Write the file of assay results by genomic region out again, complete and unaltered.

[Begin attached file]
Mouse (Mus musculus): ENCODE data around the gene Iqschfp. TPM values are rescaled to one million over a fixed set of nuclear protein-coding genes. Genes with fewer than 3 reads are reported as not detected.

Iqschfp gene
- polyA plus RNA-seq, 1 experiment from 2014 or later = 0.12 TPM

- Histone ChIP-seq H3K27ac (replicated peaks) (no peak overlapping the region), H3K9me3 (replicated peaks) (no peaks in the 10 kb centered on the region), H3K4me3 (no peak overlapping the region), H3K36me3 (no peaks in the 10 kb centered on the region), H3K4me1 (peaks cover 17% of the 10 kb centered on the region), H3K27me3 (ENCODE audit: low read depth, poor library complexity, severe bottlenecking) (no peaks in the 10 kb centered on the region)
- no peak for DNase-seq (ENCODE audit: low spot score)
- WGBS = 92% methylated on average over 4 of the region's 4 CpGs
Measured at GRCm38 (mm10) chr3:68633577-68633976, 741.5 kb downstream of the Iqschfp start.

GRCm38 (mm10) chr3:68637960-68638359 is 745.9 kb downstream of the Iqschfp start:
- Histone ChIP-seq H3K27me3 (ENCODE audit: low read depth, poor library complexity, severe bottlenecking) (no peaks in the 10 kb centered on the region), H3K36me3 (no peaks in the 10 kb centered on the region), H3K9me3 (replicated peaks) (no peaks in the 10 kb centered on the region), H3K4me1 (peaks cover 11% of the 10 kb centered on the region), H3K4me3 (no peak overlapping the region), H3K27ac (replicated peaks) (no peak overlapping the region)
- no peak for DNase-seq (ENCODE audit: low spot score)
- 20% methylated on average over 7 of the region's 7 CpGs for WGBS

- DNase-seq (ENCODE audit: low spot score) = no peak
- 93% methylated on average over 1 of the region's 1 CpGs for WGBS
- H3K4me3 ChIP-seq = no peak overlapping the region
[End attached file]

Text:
Mouse (Mus musculus): ENCODE data around the gene Iqschfp. TPM values are rescaled to one million over a fixed set of nuclear protein-coding genes. Genes with fewer than 3 reads are reported as not detected.

Iqschfp gene
- polyA plus RNA-seq, 1 experiment from 2014 or later = 0.12 TPM

- Histone ChIP-seq H3K27ac (replicated peaks) (no peak overlapping the region), H3K9me3 (replicated peaks) (no peaks in the 10 kb centered on the region), H3K4me3 (no peak overlapping the region), H3K36me3 (no peaks in the 10 kb centered on the region), H3K4me1 (peaks cover 17% of the 10 kb centered on the region), H3K27me3 (ENCODE audit: low read depth, poor library complexity, severe bottlenecking) (no peaks in the 10 kb centered on the region)
- no peak for DNase-seq (ENCODE audit: low spot score)
- WGBS = 92% methylated on average over 4 of the region's 4 CpGs
Measured at GRCm38 (mm10) chr3:68633577-68633976, 741.5 kb downstream of the Iqschfp start.

GRCm38 (mm10) chr3:68637960-68638359 is 745.9 kb downstream of the Iqschfp start:
- Histone ChIP-seq H3K27me3 (ENCODE audit: low read depth, poor library complexity, severe bottlenecking) (no peaks in the 10 kb centered on the region), H3K36me3 (no peaks in the 10 kb centered on the region), H3K9me3 (replicated peaks) (no peaks in the 10 kb centered on the region), H3K4me1 (peaks cover 11% of the 10 kb centered on the region), H3K4me3 (no peak overlapping the region), H3K27ac (replicated peaks) (no peak overlapping the region)
- no peak for DNase-seq (ENCODE audit: low spot score)
- 20% methylated on average over 7 of the region's 7 CpGs for WGBS

- DNase-seq (ENCODE audit: low spot score) = no peak
- 93% methylated on average over 1 of the region's 1 CpGs for WGBS
- H3K4me3 ChIP-seq = no peak overlapping the region